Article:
Avoiding problems when stopping systemic glucocorticoid therapy
Glucocorticoids are widely used in veterinary medicine and are one of the most commonly prescribed drug treatments (Lowe et al 2008). A study of three UK general veterinary practices found that 17% of cat and 15% of dog consultations resulted in treatment with systemic glucocorticoid therapy (O’Neill et al 2012). The drugs are used for their anti-inflammatory and immunosuppressive effects, to treat deficiencies (hypoadrenocorticism) and as anti-neoplastic treatments. As such, they are an important part of the veterinary therapeutic armoury. However, these drugs cause well-known unwanted effects, including suppression of the hypothalamic-pituitary-adrenal axis (HPA axis), which can lead to problems when the treatment is stopped.
This module was prompted by an enquiry from a small-animal vet, who asked if there is a standard protocol for withdrawing steroid therapy. It outlines the rationale and evidence on steroid withdrawal in cats and dogs and includes an example of a withdrawal protocol.
Hydrocortisone is the synthetic equivalent of the natural glucocorticoid cortisol (which also has mineralococorticoid properties). Other synthetic glucocorticoids are chemical modifications of cortisol with enhanced glucocorticoid and reduced mineralocorticoid effects. The drugs are available for use orally, parenterally and topically (in the eyes or ears, on the skin, or by inhalation).
The different drugs have different half-lives, durations of biological effect, and relative potencies (see the table). This must all be taken into account when calculating the dose as well as the effect on the HPA axis. The potency of a glucocorticoid is described relative to hydrocortisone, which is given an arbitrary value of 1 (Lowe et al 2008; BSAVA Formulary 2017; Plumb’s Veterinary Drugs 2017). The more potent a steroid as an anti-inflammatory, the more it will suppress the HPA axis (Behrend and Kemppainen 1997).
Relative potency of glucocorticoids
Oral prednisolone and methylprednisolone are short-acting glucocorticoids with a duration of action of 24–36 hours. This allows easy dose adjustment and alternate-day dosing when tapering, making them ideal for long-term treatment. Drugs formulated as highly water-soluble compounds for injection (e.g. methylprednisolone sodium succinate, dexamethasone sodium phosphate) have a duration of action similar to the base glucocorticoid and are suitable to use when starting treatment in patients too sick to take oral medications.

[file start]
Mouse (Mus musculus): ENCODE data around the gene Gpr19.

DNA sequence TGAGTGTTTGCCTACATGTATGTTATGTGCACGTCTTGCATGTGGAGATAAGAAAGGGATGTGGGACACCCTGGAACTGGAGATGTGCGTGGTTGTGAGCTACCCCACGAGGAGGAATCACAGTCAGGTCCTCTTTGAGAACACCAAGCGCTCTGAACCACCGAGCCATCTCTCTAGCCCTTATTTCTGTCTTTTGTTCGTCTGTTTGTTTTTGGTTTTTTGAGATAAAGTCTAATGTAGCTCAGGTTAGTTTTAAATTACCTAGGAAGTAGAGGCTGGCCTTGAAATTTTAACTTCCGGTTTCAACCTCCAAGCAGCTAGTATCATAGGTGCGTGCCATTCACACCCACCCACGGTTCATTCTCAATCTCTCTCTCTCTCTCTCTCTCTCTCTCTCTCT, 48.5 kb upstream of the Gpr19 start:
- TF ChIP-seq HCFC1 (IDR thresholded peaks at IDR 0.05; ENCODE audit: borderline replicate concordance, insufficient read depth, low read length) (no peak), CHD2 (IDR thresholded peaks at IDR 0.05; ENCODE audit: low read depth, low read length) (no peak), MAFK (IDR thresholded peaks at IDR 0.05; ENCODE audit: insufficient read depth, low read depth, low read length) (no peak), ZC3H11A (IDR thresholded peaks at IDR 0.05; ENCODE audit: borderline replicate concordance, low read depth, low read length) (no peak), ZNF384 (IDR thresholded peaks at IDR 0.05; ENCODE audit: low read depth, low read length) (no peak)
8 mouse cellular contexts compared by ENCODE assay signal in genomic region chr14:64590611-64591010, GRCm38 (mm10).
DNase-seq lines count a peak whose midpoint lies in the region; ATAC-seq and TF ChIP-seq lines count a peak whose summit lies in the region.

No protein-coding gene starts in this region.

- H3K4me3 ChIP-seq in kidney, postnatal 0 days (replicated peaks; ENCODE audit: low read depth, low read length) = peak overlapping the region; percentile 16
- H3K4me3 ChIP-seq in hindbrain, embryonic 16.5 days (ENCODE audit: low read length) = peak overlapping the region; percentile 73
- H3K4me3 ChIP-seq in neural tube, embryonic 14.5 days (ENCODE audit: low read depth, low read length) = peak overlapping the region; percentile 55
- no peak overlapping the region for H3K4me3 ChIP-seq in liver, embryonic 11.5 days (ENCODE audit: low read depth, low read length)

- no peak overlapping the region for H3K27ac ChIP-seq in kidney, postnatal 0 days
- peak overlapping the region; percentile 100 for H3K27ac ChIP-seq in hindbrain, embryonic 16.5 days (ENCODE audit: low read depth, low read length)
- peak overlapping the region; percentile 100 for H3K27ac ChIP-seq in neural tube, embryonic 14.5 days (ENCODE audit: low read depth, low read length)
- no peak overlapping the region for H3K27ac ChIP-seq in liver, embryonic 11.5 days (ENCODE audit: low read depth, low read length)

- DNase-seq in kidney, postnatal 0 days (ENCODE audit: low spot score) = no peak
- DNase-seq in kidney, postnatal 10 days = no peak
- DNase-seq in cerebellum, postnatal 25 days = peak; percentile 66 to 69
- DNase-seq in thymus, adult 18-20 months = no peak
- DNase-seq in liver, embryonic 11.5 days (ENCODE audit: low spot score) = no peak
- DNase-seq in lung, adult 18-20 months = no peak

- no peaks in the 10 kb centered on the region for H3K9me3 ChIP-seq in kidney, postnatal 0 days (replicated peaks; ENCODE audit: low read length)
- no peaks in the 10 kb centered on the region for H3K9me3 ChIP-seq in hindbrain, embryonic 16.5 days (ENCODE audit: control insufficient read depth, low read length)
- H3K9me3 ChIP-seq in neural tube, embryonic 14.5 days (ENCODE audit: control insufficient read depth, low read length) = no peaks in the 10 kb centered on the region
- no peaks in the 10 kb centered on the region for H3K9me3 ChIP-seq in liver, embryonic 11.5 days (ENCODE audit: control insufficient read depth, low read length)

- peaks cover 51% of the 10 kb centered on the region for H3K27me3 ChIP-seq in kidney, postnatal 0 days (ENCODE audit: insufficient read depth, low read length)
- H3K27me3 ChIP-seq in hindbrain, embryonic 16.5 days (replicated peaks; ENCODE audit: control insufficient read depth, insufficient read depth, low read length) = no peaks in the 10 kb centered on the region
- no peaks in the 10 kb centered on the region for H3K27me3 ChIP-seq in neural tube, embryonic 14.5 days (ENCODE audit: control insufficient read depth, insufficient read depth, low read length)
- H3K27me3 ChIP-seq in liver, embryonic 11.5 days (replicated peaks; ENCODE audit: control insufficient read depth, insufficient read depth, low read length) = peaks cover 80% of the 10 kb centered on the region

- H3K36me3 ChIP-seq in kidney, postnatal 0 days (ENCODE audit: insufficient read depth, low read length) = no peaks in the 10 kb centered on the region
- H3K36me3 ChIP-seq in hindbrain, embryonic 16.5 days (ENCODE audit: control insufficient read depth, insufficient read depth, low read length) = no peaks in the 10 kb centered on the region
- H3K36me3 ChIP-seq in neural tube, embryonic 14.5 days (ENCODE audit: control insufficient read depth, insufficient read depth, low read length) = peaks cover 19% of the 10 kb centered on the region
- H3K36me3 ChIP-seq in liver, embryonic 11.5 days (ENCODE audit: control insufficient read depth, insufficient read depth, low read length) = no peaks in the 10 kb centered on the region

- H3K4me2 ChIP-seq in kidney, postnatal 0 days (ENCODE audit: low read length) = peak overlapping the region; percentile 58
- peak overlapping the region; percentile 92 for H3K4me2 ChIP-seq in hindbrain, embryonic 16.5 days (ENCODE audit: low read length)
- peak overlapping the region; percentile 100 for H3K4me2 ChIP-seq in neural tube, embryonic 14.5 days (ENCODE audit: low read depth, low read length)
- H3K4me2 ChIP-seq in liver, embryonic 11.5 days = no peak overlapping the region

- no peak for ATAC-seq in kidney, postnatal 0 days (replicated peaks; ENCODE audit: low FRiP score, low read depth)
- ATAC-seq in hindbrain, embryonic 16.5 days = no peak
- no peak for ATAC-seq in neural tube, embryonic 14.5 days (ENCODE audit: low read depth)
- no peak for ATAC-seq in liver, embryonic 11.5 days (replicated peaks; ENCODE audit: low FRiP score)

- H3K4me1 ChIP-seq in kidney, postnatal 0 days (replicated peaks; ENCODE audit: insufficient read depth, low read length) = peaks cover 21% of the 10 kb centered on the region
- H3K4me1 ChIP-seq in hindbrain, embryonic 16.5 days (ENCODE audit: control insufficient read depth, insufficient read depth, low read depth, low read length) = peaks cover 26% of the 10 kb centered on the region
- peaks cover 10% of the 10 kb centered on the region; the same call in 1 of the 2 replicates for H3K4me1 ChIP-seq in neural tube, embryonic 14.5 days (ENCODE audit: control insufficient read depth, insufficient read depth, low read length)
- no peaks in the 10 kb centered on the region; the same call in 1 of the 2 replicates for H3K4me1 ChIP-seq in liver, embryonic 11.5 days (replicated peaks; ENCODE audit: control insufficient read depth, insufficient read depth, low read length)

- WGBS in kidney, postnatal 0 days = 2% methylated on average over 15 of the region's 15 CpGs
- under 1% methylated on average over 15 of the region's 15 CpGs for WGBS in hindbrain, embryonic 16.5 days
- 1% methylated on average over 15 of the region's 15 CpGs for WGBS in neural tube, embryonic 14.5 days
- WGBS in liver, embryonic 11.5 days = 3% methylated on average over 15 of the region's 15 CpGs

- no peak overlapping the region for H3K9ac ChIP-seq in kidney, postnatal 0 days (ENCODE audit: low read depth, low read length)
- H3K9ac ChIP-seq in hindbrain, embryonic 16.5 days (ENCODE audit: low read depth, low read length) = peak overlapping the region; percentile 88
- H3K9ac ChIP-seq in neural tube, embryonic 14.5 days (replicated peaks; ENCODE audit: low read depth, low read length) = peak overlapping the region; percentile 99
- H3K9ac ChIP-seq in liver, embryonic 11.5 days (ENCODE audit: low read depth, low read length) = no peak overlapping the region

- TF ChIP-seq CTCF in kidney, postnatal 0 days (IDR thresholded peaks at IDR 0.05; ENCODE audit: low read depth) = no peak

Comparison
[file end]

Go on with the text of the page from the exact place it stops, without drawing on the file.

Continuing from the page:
Drugs formulated as less water-soluble compounds for injection are longer-acting glucocorticoids. They include methylprednisolone acetate, dexamethasone isonicotinate and triamcinolone acetonide. They can have a continued clinical effect ranging from several days to several weeks (BSAVA Formulary 2017), making it impossible to adjust the dose. They are, therefore, only appropriate for systemic therapy if oral administration is too difficult, such as in fractious or roaming cats, or if the owner cannot administer tablets (e.g. because of arthritis).
Despite the widespread use of glucocorticoids, there is very little published evidence on optimal doses, dosing intervals or duration of treatment. Glucocorticoid doses need to be adjusted for each dog and cat because there is individual sensitivity to treatment.
Cats are considered to be more resistant than dogs to the effects of glucocorticoids and generally need higher doses (on a mg/kg basis). This may be explained in part by cats having fewer glucocorticoid receptors than dogs: they have around half the density of glucocorticoid receptors in the skin and liver compared to dogs and the receptors show lower binding affinity (van den Broek & Stafford 1992). While cats are less sensitive to steroid effects they can still develop serious adverse effects, such as diabetes mellitus, and they still show HPA axis suppression. It is important to dose overweight cats on the estimated ideal lean weight, because plasma prednisolone concentrations are around 2-fold higher in obese cats compared to normal weight cats given the same mg/kg dose (Trepanier 2015).
Large-breed dogs should be dosed towards the lower end of the recommended dose range because they tend to be more sensitive than small breeds to the unwanted effects of glucocorticoids. This may be due to relative overdosing when the dose is based on body weight rather than body surface area; some specialists recommend dosing medium to large dogs on a mg/m2 basis (BSAVA Formulary 2017).